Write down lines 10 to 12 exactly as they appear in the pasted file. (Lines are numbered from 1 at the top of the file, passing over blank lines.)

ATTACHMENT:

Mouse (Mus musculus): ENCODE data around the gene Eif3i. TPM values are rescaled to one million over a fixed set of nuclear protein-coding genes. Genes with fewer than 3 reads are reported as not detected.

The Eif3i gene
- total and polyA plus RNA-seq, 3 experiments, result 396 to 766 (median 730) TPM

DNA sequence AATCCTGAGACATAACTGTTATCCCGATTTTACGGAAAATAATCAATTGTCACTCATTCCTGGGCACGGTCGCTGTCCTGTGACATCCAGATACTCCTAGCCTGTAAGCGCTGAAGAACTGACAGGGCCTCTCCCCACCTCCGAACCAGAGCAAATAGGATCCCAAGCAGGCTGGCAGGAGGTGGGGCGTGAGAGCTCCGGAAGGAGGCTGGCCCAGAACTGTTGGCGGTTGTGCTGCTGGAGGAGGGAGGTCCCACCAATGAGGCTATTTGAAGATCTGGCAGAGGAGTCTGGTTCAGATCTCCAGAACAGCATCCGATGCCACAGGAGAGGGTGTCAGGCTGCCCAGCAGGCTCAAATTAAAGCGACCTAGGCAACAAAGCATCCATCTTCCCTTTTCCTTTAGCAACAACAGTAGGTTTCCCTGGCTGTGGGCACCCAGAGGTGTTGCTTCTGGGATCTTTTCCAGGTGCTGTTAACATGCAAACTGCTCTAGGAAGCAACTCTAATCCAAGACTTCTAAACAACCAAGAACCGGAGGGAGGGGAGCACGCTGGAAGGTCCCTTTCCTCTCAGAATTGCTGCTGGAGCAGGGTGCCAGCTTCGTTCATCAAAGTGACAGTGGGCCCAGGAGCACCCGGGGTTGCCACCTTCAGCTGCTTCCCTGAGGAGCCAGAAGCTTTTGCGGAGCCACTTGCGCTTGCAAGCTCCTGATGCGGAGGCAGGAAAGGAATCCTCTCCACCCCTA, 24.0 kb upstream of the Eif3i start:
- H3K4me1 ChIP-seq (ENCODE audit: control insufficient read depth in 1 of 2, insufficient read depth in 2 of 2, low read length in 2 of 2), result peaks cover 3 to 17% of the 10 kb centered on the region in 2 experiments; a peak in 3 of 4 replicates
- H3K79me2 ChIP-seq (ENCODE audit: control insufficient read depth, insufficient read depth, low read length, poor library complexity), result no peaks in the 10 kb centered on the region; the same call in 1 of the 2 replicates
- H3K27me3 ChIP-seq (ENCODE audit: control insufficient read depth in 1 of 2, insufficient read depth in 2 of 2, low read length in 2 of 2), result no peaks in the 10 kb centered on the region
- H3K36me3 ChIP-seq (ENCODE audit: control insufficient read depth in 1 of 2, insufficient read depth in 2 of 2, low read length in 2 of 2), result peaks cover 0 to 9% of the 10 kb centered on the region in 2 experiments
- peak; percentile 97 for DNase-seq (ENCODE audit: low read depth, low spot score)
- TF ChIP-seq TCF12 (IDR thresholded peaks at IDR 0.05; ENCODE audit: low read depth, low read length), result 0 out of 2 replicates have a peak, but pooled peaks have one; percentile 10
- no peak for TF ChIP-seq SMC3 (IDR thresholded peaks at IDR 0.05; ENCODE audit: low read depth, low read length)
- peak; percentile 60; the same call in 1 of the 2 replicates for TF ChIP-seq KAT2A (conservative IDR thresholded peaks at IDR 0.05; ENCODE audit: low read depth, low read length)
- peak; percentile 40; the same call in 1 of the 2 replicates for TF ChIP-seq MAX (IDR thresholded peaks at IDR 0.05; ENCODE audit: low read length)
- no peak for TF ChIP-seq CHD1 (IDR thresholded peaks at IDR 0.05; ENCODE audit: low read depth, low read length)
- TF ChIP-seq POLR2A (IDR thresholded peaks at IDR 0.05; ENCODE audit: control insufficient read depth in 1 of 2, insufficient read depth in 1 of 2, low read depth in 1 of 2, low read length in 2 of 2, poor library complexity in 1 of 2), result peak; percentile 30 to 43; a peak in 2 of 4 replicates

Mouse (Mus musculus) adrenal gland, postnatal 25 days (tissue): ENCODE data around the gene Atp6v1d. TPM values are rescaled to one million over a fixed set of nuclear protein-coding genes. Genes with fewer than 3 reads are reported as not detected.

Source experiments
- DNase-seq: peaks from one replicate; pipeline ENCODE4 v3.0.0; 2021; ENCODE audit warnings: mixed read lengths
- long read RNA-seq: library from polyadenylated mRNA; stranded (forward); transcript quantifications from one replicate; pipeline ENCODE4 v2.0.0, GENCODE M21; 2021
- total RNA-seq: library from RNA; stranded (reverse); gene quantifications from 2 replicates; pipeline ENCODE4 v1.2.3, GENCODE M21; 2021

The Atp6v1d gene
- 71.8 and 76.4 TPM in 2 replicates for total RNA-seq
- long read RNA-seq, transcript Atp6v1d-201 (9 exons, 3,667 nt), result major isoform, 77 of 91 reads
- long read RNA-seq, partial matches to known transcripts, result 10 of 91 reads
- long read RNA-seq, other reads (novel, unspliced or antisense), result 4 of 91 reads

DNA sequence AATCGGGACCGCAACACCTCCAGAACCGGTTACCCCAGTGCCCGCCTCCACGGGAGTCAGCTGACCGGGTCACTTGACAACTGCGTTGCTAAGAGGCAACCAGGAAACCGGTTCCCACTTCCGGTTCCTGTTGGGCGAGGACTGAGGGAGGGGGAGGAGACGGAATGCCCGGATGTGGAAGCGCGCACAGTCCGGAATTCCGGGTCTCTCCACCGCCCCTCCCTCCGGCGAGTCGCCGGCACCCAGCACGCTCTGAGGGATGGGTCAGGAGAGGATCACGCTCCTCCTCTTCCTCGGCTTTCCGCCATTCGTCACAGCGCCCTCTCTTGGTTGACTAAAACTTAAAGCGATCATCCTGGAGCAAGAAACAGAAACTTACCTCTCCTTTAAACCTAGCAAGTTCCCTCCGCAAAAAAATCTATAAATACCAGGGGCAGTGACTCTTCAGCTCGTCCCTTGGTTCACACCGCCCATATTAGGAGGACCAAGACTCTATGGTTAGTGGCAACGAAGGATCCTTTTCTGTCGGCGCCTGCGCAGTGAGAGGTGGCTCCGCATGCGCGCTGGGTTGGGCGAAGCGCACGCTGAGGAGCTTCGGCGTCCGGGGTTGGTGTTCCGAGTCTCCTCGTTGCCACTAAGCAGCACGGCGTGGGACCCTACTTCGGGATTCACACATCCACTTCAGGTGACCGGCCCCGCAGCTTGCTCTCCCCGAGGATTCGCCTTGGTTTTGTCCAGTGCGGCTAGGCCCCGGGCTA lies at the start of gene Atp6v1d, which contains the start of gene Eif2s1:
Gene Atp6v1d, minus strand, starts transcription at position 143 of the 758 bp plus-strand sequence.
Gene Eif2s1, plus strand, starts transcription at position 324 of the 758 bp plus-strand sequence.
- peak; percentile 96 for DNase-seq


- TF ChIP-seq TCF12 (IDR thresholded peaks at IDR 0.05; ENCODE audit: low read depth, low read length), result 0 out of 2 replicates have a peak, but pooled peaks have one; percentile 10
- no peak for TF ChIP-seq SMC3 (IDR thresholded peaks at IDR 0.05; ENCODE audit: low read depth, low read length)
- peak; percentile 60; the same call in 1 of the 2 replicates for TF ChIP-seq KAT2A (conservative IDR thresholded peaks at IDR 0.05; ENCODE audit: low read depth, low read length)